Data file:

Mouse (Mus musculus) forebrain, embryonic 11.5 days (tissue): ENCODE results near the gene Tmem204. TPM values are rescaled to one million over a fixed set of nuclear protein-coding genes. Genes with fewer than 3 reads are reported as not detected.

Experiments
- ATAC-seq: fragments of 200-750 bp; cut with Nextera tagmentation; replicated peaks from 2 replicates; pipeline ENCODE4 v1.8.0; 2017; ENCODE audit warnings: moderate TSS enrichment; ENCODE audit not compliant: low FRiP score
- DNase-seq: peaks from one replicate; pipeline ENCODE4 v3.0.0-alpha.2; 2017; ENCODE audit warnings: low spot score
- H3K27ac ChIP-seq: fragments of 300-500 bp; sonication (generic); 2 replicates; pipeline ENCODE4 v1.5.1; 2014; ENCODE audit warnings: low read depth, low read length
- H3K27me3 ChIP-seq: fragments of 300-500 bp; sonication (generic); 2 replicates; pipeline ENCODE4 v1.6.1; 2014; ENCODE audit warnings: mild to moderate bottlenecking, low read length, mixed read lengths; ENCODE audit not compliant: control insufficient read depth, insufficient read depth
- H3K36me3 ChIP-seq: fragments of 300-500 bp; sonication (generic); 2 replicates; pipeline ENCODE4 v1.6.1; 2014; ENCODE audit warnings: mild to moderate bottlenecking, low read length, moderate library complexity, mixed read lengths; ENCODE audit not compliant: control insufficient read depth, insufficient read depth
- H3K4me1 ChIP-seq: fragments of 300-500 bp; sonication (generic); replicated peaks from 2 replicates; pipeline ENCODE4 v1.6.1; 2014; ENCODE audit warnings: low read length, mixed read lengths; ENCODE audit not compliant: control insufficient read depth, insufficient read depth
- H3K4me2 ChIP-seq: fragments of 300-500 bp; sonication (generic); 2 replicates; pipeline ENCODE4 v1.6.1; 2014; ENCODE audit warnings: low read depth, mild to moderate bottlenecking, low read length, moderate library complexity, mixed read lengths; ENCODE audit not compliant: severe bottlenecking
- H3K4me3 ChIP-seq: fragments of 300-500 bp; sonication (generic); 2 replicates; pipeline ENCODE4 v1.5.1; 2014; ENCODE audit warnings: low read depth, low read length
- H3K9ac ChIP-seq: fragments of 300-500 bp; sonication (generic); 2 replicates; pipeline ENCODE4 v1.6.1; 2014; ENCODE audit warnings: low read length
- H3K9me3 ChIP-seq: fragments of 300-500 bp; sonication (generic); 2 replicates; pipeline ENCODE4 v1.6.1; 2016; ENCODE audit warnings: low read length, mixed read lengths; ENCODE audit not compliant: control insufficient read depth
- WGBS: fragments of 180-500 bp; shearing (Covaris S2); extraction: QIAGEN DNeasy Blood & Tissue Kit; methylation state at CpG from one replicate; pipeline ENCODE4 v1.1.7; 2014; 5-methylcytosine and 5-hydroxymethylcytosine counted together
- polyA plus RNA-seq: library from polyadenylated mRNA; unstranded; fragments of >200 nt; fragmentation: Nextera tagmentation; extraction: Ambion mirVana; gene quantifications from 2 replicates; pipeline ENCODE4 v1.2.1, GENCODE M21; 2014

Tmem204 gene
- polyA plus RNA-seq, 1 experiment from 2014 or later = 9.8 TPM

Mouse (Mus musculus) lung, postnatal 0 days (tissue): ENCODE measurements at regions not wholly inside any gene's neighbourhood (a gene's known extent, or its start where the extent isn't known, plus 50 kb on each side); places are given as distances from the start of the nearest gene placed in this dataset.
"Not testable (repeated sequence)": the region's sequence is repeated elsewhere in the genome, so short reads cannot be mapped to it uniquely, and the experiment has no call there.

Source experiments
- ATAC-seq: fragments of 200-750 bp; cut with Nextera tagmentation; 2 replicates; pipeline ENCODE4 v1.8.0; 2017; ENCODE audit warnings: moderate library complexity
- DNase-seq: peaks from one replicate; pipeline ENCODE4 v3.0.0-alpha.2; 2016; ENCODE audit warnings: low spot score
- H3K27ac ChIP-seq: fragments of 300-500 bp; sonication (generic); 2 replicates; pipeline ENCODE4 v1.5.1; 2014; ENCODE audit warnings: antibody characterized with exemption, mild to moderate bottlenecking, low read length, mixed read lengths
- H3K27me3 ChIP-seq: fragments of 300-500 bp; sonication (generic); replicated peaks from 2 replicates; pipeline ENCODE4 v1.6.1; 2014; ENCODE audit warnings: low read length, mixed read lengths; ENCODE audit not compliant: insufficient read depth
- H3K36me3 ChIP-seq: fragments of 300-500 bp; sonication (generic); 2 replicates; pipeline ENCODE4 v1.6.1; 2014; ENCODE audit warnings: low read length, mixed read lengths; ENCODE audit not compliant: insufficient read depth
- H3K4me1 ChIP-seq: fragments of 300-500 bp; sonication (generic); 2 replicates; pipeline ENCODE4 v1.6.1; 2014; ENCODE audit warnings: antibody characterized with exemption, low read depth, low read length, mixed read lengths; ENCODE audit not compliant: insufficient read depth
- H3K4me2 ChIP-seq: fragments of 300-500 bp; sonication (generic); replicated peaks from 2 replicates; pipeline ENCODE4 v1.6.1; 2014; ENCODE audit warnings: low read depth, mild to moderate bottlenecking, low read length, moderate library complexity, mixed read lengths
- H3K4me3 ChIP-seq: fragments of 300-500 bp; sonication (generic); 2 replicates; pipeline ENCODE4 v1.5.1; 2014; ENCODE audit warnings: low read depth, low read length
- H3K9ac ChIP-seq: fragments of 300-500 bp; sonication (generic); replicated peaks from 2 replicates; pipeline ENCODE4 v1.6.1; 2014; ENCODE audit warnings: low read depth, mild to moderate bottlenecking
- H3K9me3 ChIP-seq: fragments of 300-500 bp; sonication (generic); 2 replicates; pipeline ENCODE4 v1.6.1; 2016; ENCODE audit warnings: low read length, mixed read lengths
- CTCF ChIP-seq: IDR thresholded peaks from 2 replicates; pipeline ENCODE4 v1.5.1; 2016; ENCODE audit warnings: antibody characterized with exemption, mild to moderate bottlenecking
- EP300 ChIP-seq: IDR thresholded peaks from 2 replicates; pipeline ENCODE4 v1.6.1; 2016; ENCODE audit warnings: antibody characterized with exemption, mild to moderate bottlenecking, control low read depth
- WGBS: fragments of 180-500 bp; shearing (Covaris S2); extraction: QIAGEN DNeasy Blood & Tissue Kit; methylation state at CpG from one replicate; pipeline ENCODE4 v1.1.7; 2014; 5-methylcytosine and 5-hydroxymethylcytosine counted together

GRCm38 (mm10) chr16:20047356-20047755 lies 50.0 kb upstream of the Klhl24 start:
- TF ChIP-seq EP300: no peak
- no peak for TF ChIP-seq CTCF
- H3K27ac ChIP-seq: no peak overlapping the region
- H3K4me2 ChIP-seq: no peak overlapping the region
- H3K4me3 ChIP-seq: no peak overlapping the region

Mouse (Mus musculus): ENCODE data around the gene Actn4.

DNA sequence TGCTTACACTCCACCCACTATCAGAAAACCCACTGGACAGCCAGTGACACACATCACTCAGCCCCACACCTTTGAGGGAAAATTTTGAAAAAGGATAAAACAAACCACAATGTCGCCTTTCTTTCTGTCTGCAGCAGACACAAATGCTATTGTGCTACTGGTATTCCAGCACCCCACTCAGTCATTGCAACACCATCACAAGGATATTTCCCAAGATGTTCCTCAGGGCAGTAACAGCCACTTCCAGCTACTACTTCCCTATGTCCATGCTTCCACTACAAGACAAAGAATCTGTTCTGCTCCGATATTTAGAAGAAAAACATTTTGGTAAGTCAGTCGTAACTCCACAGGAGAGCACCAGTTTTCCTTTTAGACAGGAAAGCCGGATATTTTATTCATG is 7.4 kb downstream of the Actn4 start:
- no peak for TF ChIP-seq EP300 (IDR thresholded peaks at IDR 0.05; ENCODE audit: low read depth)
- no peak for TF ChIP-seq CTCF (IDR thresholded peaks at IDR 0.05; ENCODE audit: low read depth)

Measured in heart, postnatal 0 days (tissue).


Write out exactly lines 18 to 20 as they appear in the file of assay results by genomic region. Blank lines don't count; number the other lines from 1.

"Not testable (repeated sequence)": the region's sequence is repeated elsewhere in the genome, so short reads cannot be mapped to it uniquely, and the experiment has no call there.

Source experiments
- ATAC-seq: fragments of 200-750 bp; cut with Nextera tagmentation; 2 replicates; pipeline ENCODE4 v1.8.0; 2017; ENCODE audit warnings: moderate library complexity